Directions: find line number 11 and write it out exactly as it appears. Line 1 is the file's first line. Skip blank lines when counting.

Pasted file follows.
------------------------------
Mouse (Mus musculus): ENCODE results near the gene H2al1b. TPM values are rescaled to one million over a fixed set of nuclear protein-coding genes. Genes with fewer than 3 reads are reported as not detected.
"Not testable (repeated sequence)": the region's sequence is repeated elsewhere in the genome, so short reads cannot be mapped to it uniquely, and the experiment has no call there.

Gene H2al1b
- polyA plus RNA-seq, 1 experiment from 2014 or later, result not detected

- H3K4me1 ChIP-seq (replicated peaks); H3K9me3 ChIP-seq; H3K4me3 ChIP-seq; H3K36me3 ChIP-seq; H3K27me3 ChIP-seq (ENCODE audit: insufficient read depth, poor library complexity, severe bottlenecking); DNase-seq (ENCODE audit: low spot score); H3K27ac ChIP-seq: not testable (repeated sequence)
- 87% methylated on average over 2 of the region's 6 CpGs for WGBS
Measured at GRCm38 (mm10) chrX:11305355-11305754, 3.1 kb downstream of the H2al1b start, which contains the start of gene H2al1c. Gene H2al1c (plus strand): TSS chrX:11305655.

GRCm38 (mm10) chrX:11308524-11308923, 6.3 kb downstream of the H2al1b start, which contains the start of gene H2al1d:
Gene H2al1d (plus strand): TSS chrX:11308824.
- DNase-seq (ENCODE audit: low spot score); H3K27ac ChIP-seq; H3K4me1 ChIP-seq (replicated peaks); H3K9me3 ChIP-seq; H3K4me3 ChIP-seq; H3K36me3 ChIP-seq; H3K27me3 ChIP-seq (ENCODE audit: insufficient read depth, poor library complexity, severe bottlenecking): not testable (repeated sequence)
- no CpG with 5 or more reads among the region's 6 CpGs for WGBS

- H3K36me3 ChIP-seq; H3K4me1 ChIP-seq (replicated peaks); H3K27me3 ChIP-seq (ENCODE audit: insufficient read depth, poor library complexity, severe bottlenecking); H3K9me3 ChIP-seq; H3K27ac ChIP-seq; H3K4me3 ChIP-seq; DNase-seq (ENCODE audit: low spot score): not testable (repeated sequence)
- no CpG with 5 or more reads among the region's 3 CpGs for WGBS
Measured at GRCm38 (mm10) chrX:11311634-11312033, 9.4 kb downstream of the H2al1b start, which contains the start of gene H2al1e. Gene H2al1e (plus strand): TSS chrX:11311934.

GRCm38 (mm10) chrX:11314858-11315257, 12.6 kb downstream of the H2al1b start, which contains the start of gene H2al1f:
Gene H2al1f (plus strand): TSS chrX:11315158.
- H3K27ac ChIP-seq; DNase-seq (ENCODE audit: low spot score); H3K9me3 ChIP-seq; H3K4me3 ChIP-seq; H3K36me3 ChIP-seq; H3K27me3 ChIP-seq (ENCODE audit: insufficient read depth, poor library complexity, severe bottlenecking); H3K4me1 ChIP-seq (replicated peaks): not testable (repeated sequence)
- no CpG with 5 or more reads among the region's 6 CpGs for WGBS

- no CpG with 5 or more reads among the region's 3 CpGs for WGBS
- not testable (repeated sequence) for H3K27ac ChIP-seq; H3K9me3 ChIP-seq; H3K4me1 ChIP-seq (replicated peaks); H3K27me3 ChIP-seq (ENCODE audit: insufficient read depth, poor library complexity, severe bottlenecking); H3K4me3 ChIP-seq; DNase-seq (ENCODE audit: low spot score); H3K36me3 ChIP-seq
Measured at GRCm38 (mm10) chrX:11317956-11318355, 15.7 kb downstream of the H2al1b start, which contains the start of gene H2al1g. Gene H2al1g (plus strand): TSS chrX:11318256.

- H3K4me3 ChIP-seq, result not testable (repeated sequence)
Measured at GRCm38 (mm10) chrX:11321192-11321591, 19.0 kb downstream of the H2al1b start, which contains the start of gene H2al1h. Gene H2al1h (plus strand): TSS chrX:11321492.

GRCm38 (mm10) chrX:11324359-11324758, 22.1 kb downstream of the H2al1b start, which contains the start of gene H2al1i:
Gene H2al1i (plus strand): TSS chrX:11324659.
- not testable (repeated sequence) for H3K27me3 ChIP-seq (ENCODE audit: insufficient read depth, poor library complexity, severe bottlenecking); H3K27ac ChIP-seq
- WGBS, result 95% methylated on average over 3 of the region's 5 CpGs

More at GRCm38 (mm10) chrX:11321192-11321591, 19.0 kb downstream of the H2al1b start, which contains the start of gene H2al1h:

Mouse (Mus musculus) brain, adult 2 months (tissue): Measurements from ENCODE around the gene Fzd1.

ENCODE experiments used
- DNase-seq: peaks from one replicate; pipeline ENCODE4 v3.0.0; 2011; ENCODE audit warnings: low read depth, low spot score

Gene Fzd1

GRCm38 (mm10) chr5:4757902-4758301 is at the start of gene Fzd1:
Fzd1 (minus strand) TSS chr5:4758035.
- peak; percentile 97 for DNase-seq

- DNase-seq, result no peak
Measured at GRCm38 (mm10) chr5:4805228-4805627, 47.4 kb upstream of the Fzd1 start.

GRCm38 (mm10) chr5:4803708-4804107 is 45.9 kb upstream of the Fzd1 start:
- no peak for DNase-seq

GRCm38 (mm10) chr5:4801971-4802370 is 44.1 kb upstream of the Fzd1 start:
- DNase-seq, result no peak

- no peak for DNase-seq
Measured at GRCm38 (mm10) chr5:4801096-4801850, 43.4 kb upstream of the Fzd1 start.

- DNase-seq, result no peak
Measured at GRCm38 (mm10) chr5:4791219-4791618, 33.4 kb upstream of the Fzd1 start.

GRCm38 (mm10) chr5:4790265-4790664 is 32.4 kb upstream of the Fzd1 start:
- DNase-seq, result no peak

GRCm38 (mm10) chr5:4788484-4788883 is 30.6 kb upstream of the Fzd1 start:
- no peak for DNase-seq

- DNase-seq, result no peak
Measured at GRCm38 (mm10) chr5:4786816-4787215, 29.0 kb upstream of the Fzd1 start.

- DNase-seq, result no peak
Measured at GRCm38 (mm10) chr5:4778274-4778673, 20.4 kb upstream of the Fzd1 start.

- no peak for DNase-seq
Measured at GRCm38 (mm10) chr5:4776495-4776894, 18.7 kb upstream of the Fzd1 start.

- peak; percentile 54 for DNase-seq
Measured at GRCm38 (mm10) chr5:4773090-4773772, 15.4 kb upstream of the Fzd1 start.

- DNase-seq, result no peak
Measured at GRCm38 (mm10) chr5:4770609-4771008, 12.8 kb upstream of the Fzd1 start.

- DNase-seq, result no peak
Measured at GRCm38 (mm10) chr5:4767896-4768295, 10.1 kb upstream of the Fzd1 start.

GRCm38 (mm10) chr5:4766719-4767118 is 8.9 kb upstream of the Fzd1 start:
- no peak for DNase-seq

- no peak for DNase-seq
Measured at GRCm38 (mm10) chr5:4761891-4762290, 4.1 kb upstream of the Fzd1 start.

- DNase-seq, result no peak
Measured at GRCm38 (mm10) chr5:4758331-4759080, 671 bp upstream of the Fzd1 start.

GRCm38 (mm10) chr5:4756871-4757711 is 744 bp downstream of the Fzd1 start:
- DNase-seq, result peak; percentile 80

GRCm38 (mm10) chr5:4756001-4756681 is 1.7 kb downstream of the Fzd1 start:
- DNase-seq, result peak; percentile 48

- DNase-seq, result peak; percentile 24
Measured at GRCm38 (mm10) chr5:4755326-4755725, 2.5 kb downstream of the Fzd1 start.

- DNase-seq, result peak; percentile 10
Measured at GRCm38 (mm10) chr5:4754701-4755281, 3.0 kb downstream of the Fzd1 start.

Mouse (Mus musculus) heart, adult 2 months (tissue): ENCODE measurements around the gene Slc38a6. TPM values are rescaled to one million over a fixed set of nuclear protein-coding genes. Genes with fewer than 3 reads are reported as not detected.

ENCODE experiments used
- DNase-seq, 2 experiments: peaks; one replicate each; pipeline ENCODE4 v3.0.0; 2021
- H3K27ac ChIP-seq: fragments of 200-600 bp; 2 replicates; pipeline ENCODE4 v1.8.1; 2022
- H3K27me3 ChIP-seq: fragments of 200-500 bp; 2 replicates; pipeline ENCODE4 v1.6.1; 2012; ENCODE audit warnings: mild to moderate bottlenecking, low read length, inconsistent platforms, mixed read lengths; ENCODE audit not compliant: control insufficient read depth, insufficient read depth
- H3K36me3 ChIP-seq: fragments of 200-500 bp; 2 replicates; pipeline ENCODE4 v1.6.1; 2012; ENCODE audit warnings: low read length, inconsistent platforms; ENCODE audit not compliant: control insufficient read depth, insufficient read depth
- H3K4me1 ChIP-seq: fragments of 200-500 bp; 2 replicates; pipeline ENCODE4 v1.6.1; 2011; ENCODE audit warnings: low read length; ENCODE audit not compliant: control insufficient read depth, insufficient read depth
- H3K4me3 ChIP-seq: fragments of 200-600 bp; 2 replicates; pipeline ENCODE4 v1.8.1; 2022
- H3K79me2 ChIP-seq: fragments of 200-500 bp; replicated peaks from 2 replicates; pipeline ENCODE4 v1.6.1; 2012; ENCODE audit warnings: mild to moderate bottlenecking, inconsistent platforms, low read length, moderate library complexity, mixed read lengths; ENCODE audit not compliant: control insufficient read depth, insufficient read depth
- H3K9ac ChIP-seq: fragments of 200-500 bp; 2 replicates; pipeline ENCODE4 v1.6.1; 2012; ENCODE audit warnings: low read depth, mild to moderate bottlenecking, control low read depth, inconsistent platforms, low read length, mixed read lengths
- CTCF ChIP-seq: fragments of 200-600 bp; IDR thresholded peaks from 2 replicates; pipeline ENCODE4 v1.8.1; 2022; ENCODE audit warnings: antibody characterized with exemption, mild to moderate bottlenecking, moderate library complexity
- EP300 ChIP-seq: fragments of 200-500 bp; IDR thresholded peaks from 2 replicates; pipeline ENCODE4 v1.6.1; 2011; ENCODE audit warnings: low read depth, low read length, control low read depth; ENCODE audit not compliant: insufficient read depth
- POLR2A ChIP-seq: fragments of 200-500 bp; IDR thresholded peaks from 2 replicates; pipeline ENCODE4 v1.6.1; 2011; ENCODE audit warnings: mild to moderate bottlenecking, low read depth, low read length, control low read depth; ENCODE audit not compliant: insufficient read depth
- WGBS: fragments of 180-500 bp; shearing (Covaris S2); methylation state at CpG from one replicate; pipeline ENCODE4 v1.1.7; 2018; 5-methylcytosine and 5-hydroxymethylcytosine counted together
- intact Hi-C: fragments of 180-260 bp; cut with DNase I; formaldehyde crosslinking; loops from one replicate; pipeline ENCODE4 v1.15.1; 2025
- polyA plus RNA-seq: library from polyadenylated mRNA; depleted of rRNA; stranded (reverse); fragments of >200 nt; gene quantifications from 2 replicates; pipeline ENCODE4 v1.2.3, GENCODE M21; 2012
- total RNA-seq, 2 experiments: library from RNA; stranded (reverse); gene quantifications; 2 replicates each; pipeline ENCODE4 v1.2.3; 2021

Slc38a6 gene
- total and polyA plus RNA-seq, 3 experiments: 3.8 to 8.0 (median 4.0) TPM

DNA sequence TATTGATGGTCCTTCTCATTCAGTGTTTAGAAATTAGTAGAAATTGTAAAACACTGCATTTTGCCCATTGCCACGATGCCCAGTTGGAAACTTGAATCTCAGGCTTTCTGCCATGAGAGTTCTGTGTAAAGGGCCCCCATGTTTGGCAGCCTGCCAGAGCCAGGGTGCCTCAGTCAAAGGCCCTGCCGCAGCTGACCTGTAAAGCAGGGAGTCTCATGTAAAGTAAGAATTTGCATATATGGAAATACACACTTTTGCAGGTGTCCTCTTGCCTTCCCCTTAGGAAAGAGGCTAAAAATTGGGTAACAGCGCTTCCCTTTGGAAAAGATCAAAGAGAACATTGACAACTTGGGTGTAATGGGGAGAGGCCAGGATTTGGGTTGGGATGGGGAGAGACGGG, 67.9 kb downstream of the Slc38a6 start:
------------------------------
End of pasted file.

- no CpG with 5 or more reads among the region's 6 CpGs for WGBS